Young Artists Get Creative at Rock Band Land

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Photo: Kiran Kazalbash

The Tuesday before “The Big Show,” Castle Bing Bong – Rock Band Land’s Treat Avenue headquarters – is bustling with activity. Dozens of young rockers playfully wander throughout the building, excitedly greeting their bandmates with giggles and high-fives. The sounds of vocal warmups, synthesizer beats, scattered drumming, and enthusiastic chatter spill out of various rooms, up and down the funky, two-story space. 

The organized chaos is music to founders Brian Gorman’s and Marcus Stoesz’s ears. Twelve years ago, the pair quit their professional careers and launched an afterschool program for kids that’s the flip side of learning to play covers and singing bubble-gum tunes. Gorman and Stoesz engage their students in the entire creative process of making music, generating original art from conception to execution:  developing the story and lyrics, composing music, producing the cover art and music video.

“I was a touring musician with my band, and I was also a preschool teacher at the time and a nanny,” said Gorman. “I realized as a preschool teacher, the music we were playing for the kids was really condescending and sort of saccharine music. It felt insulting that we were giving it to the kids when they could handle so much more. There are others that do rock music for kids, but they’re focused on playing covers and making shredders out of kids which is not what we’re interested in.”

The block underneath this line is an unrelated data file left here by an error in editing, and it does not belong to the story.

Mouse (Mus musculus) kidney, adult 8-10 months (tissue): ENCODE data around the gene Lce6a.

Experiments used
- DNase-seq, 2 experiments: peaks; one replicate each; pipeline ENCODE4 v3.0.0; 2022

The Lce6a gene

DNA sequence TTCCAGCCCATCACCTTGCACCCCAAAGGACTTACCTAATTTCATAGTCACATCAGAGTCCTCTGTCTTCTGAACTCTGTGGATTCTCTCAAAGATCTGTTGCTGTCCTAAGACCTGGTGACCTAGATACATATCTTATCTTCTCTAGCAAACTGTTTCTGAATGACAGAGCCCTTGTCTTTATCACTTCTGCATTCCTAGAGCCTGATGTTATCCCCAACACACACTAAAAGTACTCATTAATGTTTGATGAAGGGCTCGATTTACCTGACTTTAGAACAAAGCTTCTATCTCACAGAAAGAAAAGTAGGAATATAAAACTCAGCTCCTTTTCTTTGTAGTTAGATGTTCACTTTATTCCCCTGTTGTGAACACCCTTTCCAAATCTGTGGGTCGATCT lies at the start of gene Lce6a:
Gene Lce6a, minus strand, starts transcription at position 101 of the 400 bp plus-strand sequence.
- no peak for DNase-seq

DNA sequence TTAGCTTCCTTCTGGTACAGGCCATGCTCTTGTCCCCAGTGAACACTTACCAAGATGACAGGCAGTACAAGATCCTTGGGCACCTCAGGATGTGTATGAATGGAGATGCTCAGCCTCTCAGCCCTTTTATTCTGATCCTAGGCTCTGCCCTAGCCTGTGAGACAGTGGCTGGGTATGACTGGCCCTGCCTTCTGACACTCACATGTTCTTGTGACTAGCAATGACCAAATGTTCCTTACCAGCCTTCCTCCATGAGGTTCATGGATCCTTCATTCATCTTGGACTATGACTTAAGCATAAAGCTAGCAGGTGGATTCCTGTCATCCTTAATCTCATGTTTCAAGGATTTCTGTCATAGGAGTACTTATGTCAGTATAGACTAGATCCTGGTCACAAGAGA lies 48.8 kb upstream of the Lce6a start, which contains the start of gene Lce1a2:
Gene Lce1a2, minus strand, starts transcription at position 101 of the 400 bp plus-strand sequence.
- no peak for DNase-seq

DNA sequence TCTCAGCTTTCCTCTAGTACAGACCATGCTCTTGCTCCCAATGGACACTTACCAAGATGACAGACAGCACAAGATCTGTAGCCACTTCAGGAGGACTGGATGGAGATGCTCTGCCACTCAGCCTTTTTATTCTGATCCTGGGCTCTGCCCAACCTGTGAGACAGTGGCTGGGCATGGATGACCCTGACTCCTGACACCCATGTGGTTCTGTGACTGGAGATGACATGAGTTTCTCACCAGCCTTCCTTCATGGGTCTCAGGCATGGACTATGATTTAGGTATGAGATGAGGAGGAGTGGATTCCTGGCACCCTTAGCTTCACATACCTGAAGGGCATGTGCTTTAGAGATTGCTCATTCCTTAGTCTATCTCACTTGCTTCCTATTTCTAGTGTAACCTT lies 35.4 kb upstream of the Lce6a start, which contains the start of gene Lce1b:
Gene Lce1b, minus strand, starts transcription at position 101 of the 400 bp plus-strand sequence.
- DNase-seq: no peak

Rock Band Land blossomed from a single “Rock Out” class to a full spectrum of creativity, with six-week classes and seasonal camps that focus on music, storytelling, video production and even comedy. Each lesson is unique, encouraging students to learn and express their original voices through collaboration, trial and error, and most importantly, a ton of silliness. Dress-up, props, and out of the box ideas incite the best music, according to the founders. 

“We get a lot of kids that wouldn’t necessarily take to traditional piano lessons or flute lessons, so they are pretty grateful and excited by the process we have here.” said Stoesz. “Generally, we just like to be a little bit more playful and we don’t like to take ourselves, this place, or what we do too seriously. If it’s not fun at the end of the day, it’s going to be kind of a drag. We’ve always had a lot of fun with music and making art and we want to share that with the kids.”   

Thirteen-year-old Alex, who has participated in Rock Band Land programs since she was four, said the teachers’ energy and what she learns musically keep her coming back. “It’s just so funky and quirky in here and I feel like I wouldn’t have ever gotten an experience like this anywhere else,” Alex said. “I feel like I wouldn’t have been exposed to as much music or seen the process of making a song and that helps me think differently when I’m listening to songs now.” 

According to Gorman and Stoesz, Rock Band Land’s goal is to help kids realize their artistic voices by offering them the creative tools to express themselves in whatever form that takes.  “I see Rock Band Land to be a place where the possibilities are endless,” said Stoesz. “Where someone can come in here and make a trajectory of what they want their artistic exploration to be.” 

Six weeks of hard work culminated in The Big Show, which was held last month at the Verdi Club in Potrero Hill. Hundreds of family members, friends and music-lovers packed the venue as the young rockers took to the spotlight donned in headsets, band-tees, and eager smiles. The performances brought the audience to its feet, head-banging and jumping along to the tunes.